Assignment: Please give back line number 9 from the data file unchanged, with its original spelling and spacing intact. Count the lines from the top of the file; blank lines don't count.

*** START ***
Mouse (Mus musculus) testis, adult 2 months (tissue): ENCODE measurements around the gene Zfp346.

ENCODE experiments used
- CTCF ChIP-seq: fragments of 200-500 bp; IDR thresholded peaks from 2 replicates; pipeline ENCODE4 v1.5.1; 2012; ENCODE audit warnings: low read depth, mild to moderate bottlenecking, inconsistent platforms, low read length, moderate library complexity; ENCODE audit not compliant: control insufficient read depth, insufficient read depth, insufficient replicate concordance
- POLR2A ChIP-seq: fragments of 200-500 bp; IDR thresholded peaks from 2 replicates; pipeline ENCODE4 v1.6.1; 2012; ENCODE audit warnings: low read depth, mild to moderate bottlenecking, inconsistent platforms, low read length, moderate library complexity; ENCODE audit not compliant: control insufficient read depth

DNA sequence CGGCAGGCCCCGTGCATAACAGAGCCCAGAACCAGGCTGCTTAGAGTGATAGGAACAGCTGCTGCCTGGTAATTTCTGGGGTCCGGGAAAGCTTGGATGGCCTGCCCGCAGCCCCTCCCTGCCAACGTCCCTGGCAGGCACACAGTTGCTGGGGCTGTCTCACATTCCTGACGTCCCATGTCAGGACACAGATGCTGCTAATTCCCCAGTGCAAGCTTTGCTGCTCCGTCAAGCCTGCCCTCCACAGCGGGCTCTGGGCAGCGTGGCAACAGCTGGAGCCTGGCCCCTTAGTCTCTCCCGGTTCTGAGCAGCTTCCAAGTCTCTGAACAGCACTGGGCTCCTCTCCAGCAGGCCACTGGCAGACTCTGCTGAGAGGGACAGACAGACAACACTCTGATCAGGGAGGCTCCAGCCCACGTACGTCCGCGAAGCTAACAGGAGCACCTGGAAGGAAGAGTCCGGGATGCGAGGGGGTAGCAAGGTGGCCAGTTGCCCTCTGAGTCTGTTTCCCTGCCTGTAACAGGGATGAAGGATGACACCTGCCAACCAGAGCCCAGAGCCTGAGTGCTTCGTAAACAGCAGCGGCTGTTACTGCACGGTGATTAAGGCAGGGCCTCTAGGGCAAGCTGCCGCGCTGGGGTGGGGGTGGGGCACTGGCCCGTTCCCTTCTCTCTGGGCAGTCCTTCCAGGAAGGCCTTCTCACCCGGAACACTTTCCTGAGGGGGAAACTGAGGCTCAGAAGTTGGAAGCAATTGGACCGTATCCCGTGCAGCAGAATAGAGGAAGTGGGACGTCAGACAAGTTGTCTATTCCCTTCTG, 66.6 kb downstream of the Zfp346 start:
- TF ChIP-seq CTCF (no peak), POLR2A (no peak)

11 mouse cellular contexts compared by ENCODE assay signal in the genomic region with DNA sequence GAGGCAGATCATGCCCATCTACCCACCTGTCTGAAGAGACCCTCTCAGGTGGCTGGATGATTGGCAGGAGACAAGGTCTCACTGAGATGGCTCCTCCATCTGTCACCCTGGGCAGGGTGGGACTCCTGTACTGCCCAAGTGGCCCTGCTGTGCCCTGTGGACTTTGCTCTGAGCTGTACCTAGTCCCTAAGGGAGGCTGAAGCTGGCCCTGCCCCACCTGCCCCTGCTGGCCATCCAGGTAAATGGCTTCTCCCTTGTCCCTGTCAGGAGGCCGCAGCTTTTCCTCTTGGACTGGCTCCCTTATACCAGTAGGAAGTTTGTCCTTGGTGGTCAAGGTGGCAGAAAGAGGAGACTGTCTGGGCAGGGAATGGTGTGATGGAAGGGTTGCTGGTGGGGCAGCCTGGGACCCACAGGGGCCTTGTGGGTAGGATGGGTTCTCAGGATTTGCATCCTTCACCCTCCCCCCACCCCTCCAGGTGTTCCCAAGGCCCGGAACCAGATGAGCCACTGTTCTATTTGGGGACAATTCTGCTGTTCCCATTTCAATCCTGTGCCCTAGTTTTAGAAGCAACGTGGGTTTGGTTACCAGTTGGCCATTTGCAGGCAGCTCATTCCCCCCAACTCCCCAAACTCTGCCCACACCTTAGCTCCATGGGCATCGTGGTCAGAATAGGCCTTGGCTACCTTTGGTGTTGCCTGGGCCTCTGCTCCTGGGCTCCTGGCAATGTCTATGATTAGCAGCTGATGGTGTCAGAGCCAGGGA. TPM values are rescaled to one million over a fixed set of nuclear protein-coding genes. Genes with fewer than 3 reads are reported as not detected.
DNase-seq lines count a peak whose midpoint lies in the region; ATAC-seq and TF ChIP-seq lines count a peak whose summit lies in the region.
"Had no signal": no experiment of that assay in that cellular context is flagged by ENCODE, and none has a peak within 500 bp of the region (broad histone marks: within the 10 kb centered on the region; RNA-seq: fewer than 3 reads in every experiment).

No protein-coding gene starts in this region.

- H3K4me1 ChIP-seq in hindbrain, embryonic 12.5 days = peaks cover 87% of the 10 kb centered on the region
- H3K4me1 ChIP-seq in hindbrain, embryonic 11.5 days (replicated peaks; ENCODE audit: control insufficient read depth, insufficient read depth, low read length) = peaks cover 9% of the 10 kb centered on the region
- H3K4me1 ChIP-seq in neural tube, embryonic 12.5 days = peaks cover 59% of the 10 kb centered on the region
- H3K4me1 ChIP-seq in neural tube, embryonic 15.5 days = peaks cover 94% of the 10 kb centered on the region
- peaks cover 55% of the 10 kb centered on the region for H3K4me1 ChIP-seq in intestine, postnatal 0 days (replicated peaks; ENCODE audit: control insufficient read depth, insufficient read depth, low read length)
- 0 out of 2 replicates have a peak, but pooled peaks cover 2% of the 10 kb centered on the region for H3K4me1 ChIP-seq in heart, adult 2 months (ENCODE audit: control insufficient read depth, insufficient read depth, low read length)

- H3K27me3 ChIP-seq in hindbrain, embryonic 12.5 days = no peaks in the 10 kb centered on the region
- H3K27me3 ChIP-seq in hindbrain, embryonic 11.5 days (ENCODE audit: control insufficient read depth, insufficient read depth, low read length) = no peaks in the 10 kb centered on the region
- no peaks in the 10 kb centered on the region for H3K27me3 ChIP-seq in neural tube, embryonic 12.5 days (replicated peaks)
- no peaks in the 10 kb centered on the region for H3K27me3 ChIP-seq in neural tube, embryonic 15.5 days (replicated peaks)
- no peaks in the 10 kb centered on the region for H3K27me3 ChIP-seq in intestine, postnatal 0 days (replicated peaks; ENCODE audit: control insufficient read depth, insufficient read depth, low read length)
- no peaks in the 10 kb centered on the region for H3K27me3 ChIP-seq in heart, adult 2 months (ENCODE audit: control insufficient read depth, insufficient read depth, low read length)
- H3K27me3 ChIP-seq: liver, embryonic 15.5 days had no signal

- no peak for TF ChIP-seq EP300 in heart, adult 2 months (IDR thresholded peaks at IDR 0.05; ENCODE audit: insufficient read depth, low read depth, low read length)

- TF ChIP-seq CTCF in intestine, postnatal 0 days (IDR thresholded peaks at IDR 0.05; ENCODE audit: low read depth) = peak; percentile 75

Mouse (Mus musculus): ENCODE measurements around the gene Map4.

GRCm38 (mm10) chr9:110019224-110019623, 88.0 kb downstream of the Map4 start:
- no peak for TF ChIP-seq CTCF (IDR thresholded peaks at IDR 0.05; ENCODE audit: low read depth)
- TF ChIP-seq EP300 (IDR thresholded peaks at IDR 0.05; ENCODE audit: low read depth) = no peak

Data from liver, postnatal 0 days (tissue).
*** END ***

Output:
"Had no signal": no experiment of that assay in that cellular context is flagged by ENCODE, and none has a peak within 500 bp of the region (broad histone marks: within the 10 kb centered on the region; RNA-seq: fewer than 3 reads in every experiment).